Published on August 7th, 2013 | by Becky Castle Miller
(Fangirl Therapy) The Eyes Don’t Lie: Using Your Body Language To Understand Your Emotions
Have you ever wished for the ability to read someone’s mind?
We can’t poke around inside people’s thoughts, but we can learn to read their faces, and sometimes that’s just as good as reading their minds.
Microexpressions flash—unconsciously—across someone’s face for less than a second. They’re so quick, they reveal themselves before the person can control his or her facial muscles.
Understanding microexpressions, as well as other body language, can give you an advantage in your interpersonal interactions. The ability to know when someone is lying is a tempting prospect.
I have found even more value, however, in using microexpressions and body language to understand myself.
This morning, I reached up and rubbed my eyebrow with my hand. It wasn’t an itch, but the movement was as compulsive as a scratch. My hand briefly shaded and covered my face, and I recognized the motion: it’s a marker of shame.
My physical movement revealed my feelings to my mind before my heart could understand them. Identifying my sudden shame helped me zero in on that emotion and ask: 1. why I was feeling it and 2. what I would do about it.
Don’t let anyone tell you television can’t be educational. I first learned about microexpressions from the American television show Lie to Me. It ran for three seasons from 2009 to 2011.
Like many crime-fighting shows, Lie to Me was based on real science, then dramatized. In the show, Dr. Cal Lightman is the fictional version of Dr. Paul Ekman, who pioneered microexpression research in real life.
In the show, The Lightman Group consults as human deception detectors, using their knowledge of body language and facial expressions to uncover the truth.
For example, in the first episode, Dr. Lightman interrogates a suspect about a bomb plot. Without the suspect saying a word, Lightman figures out where the bomb is planted by watching the man’s face. As Lightman mentions the wrong range of locations, the suspect flashes “happiness” for less than a fifth of a second. When Lightman guesses correctly, the suspect flashes “contempt,” confirming the guess.
The longer I watched the show, the more I noticed myself catching people around me—and myself—in untruths and emotional coverups. And I started identifying my own feelings based on my physical markers.
This was a breakthrough for me in my pursuit of emotional health.
I began seeing a licensed counselor in 2009 after an emotional breakdown that stemmed from a combination of clinical depression and years of repressed feelings. I had been ignoring my emotions for so long that I no longer knew how to identify them, experience them, and feel them in healthy ways.
I had to relearn how to open myself to authentic emotions. Part of this process was pausing to name what I was feeling and give myself conscious permission to accept the emotion, feel it, and then decide how I would act. Paying attention to my physical signals helped me separate and name the individual emotions and begin to process them.
Dr. Ekman, the real-life researcher, has focused on seven microexpressions that correspond with what he considers to be the universal emotions: fear, happiness, sadness, surprise, contempt, disgust, and anger. These are emotions that seem to occur in people across all cultures, and the facial expressions that go with the emotions appear similarly on most human faces. This was a good basic list for me to start with as I reacquainted myself with my feelings.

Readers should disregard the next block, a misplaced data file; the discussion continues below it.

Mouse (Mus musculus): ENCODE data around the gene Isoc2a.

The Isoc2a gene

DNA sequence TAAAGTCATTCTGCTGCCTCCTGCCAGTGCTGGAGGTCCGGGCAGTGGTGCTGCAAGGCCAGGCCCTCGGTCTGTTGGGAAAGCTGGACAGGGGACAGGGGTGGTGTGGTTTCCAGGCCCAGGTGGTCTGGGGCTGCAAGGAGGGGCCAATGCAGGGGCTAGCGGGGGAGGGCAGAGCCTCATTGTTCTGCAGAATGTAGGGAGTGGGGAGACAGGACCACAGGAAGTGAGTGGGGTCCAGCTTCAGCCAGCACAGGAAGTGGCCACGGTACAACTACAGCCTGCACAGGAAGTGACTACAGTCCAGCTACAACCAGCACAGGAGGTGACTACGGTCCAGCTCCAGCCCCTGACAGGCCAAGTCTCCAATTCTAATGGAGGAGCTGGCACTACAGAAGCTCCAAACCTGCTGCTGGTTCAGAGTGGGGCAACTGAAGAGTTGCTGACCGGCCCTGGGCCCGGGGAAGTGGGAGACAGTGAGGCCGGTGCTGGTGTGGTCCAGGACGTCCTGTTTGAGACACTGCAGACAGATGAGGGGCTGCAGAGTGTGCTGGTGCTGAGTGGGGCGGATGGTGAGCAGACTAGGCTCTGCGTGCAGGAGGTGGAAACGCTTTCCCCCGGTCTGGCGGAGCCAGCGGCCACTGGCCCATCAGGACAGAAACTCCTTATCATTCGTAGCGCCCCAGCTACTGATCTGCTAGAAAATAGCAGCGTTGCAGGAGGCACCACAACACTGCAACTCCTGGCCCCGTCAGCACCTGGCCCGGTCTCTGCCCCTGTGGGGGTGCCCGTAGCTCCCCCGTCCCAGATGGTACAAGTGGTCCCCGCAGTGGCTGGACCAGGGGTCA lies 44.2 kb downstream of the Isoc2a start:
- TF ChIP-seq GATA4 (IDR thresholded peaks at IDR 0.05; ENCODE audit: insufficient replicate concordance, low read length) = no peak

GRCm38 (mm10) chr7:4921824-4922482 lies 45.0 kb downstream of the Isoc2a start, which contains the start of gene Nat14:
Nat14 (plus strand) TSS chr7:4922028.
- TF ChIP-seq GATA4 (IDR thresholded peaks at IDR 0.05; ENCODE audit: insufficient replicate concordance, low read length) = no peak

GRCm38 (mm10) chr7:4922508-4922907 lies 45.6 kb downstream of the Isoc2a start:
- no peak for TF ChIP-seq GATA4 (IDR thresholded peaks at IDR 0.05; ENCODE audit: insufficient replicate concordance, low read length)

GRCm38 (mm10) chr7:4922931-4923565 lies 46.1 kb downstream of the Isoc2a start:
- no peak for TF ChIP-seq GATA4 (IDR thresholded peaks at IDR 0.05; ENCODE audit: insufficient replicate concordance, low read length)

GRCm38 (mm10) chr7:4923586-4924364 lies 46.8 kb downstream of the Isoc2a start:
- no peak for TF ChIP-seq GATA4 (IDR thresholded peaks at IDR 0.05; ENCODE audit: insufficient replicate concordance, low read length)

Happiness. Am I smiling fully, all the way up to the wrinkles at the corners of my eyes? Or am I only smiling with half my mouth, or shrugging, disbelieving my own smile? Asking these questions helps me notice if I am faking happiness (for myself as much as for anyone else). I don’t have to pretend to be happy when I’m not; in fact, I shouldn’t.
Surprise. Was I surprised by something I just discovered, about myself or someone else? Did my mouth open and my eyes widen? Or did I start to show a marker of contempt, like one raised corner of my mouth, a self-satisfied “I already knew (or guessed) that”?
Anger. My nostrils may flare and I may pull up my nose into a wrinkle between my eyebrows, lifting my top lip to bare my teeth or grit them. Sometimes I blush when I’m embarrassed, but that’s rare. I’m more likely to blush when I am angry, and I can feel my cheeks flaming. When I’m particularly furious, I almost feel like sparks flash out of my eyes.
I also feel anger in other places than my face. I may raise my hands near my face and rub the back of my neck or head. This can be a sign of masked aggression. Am I having to fight destructive urges, like hitting or throwing something? Do I feel words boiling inside me wanting to be shouted? Are flashes of heat coursing through my body? Paying attention to the early anger markers in my face can help me choose to control my actions before I get to the more physical manifestations of anger.
Sadness. Tears in my eyes aren’t enough of a sadness indicator for me—tears can also be happiness or exhaustion or overwhelm. Are the corners of my mouth tugging down against my efforts to hold them up? Do I have a heaviness in my chest or a pressure when I try to breathe?
If you’re interested in learning more about microexpressions for your own development (or, hey, to learn to “read minds”), check out The Ekman Group. If you’d like to train yourself to recognize microexpressions and test your current ability to catch them, look at this Humintell training on microexpressions.
You can watch Lie to Me via Amazon and Netflix.
To discuss this column and learn an exercise that can help you use your body language to understand your emotions, go to my blog post What I Saw in the Mirror Terrified Me.
Fangirl Therapy title image created from a photo by Marcelo Brito Filho on Stock.Xchng.